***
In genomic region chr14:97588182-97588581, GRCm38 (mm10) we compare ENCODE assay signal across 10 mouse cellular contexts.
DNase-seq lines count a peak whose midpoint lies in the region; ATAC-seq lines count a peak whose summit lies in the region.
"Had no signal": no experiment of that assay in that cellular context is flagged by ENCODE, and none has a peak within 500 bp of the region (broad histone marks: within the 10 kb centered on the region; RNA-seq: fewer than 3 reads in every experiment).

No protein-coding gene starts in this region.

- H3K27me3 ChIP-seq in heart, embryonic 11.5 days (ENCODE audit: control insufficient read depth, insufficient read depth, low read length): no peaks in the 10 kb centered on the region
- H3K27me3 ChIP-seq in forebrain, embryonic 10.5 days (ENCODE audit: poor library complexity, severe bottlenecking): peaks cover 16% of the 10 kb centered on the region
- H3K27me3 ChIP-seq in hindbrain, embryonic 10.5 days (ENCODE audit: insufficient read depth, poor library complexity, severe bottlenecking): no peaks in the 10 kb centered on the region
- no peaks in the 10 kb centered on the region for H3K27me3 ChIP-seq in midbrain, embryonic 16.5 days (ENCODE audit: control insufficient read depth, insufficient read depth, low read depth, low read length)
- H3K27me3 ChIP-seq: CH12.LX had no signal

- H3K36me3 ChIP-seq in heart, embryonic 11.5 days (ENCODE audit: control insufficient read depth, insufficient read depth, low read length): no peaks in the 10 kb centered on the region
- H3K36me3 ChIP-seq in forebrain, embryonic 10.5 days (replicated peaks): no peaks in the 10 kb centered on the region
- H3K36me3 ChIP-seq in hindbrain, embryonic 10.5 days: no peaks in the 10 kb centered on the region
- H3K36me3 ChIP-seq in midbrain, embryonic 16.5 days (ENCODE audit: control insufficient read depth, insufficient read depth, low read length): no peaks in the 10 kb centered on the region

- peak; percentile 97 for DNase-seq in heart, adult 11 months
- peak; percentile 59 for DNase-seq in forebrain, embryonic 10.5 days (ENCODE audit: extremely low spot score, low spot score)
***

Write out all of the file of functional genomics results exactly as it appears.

In genomic region chr14:97588182-97588581, GRCm38 (mm10) we compare ENCODE assay signal across 10 mouse cellular contexts.
DNase-seq lines count a peak whose midpoint lies in the region; ATAC-seq lines count a peak whose summit lies in the region.
"Had no signal": no experiment of that assay in that cellular context is flagged by ENCODE, and none has a peak within 500 bp of the region (broad histone marks: within the 10 kb centered on the region; RNA-seq: fewer than 3 reads in every experiment).

No protein-coding gene starts in this region.

- H3K27me3 ChIP-seq in heart, embryonic 11.5 days (ENCODE audit: control insufficient read depth, insufficient read depth, low read length): no peaks in the 10 kb centered on the region
- H3K27me3 ChIP-seq in forebrain, embryonic 10.5 days (ENCODE audit: poor library complexity, severe bottlenecking): peaks cover 16% of the 10 kb centered on the region
- H3K27me3 ChIP-seq in hindbrain, embryonic 10.5 days (ENCODE audit: insufficient read depth, poor library complexity, severe bottlenecking): no peaks in the 10 kb centered on the region
- no peaks in the 10 kb centered on the region for H3K27me3 ChIP-seq in midbrain, embryonic 16.5 days (ENCODE audit: control insufficient read depth, insufficient read depth, low read depth, low read length)
- H3K27me3 ChIP-seq: CH12.LX had no signal

- H3K36me3 ChIP-seq in heart, embryonic 11.5 days (ENCODE audit: control insufficient read depth, insufficient read depth, low read length): no peaks in the 10 kb centered on the region
- H3K36me3 ChIP-seq in forebrain, embryonic 10.5 days (replicated peaks): no peaks in the 10 kb centered on the region
- H3K36me3 ChIP-seq in hindbrain, embryonic 10.5 days: no peaks in the 10 kb centered on the region
- H3K36me3 ChIP-seq in midbrain, embryonic 16.5 days (ENCODE audit: control insufficient read depth, insufficient read depth, low read length): no peaks in the 10 kb centered on the region

- peak; percentile 97 for DNase-seq in heart, adult 11 months
- peak; percentile 59 for DNase-seq in forebrain, embryonic 10.5 days (ENCODE audit: extremely low spot score, low spot score)